In “The Raucous Group” I’m still exploring themes of human bodies in relation to space as in “Man with Drapes” and “Tuberculosis.” The figures find themselves in a somewhat neutral zone of abstraction, however in this piece their surroundings begin to take on a little more form.
While working on this painting I was trying to move away from these sort of amorphous, indefinite environments I was placing figures in. Realizing I was getting too comfortable with overworking the figures themselves and paying little attention to their physical “place in space,” I attempted to build the environment with as much intent and care as I constructed the figures. For me this was challenging – most of our structured human environments are rigid, geometrical, which doesn’t lend itself to the fluid energy-based stroke I was used to. I layered the interest in the background and foreground using a combination of color washes, “dredging” with charcoal and paint, and copious applications of medium with a palette knife.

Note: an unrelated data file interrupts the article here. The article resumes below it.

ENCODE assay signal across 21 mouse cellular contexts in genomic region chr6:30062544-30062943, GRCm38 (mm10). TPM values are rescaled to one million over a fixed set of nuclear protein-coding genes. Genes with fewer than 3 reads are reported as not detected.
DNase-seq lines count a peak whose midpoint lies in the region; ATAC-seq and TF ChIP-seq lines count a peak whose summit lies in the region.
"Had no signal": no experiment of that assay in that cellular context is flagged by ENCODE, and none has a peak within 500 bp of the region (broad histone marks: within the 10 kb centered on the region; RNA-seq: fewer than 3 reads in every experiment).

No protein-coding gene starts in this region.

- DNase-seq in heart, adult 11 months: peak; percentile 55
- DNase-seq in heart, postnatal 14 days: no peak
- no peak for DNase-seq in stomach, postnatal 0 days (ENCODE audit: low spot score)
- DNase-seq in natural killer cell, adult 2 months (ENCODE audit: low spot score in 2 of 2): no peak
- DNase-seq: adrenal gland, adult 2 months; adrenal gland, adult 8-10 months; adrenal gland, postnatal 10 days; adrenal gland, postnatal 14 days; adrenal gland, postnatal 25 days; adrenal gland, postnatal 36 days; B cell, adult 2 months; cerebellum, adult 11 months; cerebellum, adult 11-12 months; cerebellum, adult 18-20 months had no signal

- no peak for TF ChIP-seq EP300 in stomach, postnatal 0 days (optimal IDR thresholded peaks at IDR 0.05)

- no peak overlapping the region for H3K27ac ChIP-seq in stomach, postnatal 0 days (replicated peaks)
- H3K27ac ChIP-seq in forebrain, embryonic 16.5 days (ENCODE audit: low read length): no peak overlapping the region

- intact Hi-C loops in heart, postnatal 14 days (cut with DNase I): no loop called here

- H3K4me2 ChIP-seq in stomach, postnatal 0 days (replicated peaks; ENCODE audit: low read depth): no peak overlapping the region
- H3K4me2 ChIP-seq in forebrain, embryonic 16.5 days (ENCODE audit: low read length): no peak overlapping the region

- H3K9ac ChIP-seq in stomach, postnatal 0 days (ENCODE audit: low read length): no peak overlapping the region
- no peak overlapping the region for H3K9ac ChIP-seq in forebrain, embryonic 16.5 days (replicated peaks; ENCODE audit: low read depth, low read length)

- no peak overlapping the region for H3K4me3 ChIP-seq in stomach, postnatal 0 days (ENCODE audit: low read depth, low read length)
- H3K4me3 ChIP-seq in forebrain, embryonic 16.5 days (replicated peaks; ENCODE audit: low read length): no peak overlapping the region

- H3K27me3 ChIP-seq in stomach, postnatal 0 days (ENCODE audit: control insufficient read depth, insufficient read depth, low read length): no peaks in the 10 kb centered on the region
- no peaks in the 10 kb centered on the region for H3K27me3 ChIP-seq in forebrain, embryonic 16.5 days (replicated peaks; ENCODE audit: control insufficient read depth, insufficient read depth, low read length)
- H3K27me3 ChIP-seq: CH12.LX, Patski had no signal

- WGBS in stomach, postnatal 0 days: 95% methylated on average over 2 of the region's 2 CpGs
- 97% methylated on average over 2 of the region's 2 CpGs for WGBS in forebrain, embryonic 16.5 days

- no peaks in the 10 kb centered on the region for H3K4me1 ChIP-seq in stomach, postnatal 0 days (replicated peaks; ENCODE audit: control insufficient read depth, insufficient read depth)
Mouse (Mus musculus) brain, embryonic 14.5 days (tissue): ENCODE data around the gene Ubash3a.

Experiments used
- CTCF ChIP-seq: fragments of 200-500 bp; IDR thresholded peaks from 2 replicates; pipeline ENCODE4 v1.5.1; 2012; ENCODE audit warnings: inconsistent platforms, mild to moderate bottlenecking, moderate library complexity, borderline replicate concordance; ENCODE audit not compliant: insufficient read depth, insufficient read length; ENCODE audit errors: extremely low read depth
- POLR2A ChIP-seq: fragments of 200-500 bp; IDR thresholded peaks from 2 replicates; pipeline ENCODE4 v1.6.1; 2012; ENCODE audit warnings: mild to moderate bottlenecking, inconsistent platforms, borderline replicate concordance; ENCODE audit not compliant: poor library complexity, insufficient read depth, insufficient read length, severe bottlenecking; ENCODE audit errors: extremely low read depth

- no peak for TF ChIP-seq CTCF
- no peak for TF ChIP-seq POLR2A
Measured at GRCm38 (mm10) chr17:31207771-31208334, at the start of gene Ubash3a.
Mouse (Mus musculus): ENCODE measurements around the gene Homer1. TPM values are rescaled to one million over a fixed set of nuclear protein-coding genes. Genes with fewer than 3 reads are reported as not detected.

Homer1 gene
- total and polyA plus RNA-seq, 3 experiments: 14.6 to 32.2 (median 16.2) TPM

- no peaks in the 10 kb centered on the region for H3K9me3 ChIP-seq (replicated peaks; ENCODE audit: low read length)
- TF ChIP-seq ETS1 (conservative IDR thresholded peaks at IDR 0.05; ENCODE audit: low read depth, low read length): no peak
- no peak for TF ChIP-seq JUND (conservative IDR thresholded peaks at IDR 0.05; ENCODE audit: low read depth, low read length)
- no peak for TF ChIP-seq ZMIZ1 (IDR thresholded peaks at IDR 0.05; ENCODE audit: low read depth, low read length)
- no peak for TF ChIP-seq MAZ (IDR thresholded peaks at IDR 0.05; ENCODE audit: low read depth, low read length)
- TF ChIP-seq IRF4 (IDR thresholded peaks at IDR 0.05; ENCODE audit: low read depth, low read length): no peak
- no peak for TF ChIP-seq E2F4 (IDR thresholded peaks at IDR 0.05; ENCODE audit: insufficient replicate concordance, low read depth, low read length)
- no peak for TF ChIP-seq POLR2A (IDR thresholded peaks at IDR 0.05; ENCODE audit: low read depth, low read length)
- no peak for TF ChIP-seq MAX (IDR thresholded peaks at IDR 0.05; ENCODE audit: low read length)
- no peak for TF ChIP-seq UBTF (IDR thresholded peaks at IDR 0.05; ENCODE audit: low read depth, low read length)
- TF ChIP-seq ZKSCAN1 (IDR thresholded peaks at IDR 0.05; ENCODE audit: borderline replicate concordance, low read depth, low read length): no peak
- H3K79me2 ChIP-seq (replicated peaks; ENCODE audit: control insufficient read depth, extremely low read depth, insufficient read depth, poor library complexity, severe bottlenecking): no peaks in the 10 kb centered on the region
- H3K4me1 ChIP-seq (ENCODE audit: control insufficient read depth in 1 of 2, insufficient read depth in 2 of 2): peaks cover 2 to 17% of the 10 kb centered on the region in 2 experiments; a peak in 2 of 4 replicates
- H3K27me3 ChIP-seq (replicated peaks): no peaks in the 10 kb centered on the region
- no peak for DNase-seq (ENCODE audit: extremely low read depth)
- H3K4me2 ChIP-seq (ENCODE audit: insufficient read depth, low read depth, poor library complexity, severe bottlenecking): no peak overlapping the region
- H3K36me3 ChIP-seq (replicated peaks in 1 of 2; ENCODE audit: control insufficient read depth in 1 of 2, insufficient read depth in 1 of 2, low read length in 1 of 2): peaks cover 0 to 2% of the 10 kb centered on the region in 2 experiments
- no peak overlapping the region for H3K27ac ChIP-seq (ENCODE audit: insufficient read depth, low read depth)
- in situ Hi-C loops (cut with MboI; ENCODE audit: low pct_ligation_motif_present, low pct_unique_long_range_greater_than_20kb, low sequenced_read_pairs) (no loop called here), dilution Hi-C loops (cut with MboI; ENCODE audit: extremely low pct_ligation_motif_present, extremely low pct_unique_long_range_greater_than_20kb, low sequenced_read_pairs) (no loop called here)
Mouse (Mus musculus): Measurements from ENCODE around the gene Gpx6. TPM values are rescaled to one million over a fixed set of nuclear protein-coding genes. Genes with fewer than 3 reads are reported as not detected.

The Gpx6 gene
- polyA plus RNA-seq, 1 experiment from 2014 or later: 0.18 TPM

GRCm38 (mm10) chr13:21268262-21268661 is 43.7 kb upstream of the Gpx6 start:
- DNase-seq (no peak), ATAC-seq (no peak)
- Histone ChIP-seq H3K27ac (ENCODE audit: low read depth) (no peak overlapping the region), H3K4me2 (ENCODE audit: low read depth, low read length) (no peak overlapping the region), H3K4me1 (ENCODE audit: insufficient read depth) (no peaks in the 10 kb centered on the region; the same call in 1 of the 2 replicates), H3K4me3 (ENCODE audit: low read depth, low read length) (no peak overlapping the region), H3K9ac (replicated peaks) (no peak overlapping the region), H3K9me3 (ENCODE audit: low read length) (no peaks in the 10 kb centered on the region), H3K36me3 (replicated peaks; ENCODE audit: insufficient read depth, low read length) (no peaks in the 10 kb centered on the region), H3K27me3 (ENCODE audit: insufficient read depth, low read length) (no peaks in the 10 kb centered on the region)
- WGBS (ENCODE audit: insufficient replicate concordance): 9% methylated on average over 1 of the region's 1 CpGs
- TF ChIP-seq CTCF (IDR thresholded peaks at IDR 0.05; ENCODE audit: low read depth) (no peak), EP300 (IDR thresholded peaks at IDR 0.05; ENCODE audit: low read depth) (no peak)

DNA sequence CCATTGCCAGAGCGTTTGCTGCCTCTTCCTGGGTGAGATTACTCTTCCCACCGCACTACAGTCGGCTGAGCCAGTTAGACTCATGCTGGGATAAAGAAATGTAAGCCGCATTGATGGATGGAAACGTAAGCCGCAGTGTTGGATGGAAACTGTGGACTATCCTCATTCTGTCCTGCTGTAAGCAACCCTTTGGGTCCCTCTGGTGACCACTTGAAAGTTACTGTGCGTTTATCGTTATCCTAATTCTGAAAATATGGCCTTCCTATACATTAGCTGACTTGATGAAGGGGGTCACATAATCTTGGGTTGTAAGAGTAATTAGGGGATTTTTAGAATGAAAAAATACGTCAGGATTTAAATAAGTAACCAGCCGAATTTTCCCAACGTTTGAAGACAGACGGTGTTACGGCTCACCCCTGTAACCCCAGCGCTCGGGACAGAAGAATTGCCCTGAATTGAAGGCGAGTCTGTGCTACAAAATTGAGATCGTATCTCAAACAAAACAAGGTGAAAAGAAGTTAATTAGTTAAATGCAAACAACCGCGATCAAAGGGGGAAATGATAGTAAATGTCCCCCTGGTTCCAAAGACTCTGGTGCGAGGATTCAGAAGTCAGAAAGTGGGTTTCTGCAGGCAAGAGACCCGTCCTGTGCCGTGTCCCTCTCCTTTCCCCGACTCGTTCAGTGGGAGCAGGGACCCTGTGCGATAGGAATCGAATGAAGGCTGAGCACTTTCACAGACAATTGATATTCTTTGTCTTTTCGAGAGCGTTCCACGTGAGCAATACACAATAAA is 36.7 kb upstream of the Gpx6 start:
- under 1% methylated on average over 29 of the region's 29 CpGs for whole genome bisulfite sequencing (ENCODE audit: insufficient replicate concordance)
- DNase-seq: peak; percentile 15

“The Raucous Group” goes a ways towards my goal of developing a coherent and engaged space, but overall I think you can still see my reliance on the figures as centers of gravity in an abstracted, ethereal, and largely two-dimensional (ugh!) plane of color and light. I have plenty more work to do on this, I think. I keep hearing that nothing is ever really complete – everything can always be improved/changed. Just like knowledge, there is always something more you can know about something.
The title of this piece comes from our visits to northwestern Montana where my maternal grandparents own a cabin. We use the barn as a home base for all of our activities, and sometimes stay up late “partying” there, which has earned us the nickname – sometimes deserved – “the raucous group.” Grandma and Grandpa, if you ever read this, please know that while raucous, the group is also very respectful. :)
The figures in the image are standing in the entrance to the barn, with the bright summer light flowing in from the left side.